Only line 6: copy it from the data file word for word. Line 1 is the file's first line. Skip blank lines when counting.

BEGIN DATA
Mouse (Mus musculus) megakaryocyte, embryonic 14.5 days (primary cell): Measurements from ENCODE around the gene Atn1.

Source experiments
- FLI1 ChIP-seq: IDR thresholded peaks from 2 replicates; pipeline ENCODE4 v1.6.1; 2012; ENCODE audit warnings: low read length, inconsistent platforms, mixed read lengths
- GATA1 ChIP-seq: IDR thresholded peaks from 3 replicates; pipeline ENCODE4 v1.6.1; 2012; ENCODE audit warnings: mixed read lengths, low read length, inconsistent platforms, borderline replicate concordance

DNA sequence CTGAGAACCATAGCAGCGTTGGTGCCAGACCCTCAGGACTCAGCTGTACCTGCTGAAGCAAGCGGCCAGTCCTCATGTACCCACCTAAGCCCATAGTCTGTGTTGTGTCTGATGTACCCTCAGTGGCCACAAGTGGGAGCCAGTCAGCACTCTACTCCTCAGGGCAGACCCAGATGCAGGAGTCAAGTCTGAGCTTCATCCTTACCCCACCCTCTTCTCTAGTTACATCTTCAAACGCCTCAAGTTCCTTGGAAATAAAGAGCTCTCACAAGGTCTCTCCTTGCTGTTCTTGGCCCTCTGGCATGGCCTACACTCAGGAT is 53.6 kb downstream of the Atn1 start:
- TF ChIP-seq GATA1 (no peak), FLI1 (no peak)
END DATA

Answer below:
- TF ChIP-seq GATA1 (no peak), FLI1 (no peak)